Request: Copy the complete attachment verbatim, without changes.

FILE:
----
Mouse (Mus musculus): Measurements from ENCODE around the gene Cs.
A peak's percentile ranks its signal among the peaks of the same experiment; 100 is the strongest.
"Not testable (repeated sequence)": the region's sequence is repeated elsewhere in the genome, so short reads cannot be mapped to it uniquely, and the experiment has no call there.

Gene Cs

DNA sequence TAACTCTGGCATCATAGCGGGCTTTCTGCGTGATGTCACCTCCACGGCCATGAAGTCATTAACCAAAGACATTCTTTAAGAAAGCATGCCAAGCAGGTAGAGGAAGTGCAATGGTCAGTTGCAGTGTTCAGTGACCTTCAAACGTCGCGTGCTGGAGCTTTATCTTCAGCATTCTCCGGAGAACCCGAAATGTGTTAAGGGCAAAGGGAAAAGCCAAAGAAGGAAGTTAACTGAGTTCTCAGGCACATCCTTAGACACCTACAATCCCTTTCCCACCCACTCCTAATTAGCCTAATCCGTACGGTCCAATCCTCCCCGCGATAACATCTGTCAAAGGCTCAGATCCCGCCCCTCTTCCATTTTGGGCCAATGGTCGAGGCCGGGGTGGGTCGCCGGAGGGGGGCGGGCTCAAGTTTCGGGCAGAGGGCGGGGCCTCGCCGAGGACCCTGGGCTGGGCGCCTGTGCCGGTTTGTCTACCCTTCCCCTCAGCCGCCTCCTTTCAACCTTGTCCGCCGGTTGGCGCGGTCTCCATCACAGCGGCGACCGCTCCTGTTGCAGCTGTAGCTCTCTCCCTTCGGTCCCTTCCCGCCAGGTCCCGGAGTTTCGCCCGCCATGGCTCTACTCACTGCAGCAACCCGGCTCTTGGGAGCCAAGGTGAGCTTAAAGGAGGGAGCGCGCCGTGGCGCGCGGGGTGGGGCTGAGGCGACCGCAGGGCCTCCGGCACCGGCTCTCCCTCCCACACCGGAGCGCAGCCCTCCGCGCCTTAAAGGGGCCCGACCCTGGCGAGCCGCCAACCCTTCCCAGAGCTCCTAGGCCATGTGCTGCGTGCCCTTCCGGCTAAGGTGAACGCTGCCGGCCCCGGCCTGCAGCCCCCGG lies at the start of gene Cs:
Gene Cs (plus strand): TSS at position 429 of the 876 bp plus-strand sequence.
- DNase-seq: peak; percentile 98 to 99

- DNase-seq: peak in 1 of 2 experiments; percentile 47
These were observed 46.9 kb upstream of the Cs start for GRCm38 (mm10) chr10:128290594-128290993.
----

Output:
Mouse (Mus musculus): Measurements from ENCODE around the gene Cs.
A peak's percentile ranks its signal among the peaks of the same experiment; 100 is the strongest.
"Not testable (repeated sequence)": the region's sequence is repeated elsewhere in the genome, so short reads cannot be mapped to it uniquely, and the experiment has no call there.

Gene Cs

DNA sequence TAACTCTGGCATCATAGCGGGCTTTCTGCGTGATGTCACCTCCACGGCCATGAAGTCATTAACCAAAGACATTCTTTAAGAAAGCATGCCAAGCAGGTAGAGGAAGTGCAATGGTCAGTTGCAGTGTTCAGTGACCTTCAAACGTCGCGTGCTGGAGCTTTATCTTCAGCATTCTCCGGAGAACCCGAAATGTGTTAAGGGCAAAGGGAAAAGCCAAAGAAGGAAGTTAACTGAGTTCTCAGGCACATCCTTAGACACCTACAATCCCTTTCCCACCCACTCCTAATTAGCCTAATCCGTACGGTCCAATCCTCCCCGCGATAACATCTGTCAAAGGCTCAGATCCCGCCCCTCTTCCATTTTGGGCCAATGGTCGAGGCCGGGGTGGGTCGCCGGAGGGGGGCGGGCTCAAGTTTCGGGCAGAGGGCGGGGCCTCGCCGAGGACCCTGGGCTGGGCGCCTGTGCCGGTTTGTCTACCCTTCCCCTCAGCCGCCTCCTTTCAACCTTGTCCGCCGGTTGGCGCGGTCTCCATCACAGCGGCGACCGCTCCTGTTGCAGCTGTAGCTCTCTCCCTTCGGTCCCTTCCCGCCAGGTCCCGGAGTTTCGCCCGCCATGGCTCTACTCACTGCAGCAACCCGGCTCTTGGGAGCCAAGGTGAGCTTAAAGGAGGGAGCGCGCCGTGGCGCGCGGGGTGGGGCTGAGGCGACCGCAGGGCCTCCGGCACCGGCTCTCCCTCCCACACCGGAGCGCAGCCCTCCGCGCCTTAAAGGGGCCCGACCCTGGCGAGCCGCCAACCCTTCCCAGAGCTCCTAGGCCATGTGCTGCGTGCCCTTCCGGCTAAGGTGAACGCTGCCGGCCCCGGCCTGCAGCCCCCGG lies at the start of gene Cs:
Gene Cs (plus strand): TSS at position 429 of the 876 bp plus-strand sequence.
- DNase-seq: peak; percentile 98 to 99

- DNase-seq: peak in 1 of 2 experiments; percentile 47
These were observed 46.9 kb upstream of the Cs start for GRCm38 (mm10) chr10:128290594-128290993.